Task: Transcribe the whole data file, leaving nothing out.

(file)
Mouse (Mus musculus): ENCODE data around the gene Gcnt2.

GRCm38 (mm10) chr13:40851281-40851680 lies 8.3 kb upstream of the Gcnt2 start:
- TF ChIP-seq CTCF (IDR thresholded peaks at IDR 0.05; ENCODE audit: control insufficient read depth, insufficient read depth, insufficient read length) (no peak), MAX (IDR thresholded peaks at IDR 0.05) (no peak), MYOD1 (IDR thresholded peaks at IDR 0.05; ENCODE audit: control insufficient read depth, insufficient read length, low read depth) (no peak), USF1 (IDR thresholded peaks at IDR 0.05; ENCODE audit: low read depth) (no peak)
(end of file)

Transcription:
Mouse (Mus musculus): ENCODE data around the gene Gcnt2.

GRCm38 (mm10) chr13:40851281-40851680 lies 8.3 kb upstream of the Gcnt2 start:
- TF ChIP-seq CTCF (IDR thresholded peaks at IDR 0.05; ENCODE audit: control insufficient read depth, insufficient read depth, insufficient read length) (no peak), MAX (IDR thresholded peaks at IDR 0.05) (no peak), MYOD1 (IDR thresholded peaks at IDR 0.05; ENCODE audit: control insufficient read depth, insufficient read length, low read depth) (no peak), USF1 (IDR thresholded peaks at IDR 0.05; ENCODE audit: low read depth) (no peak)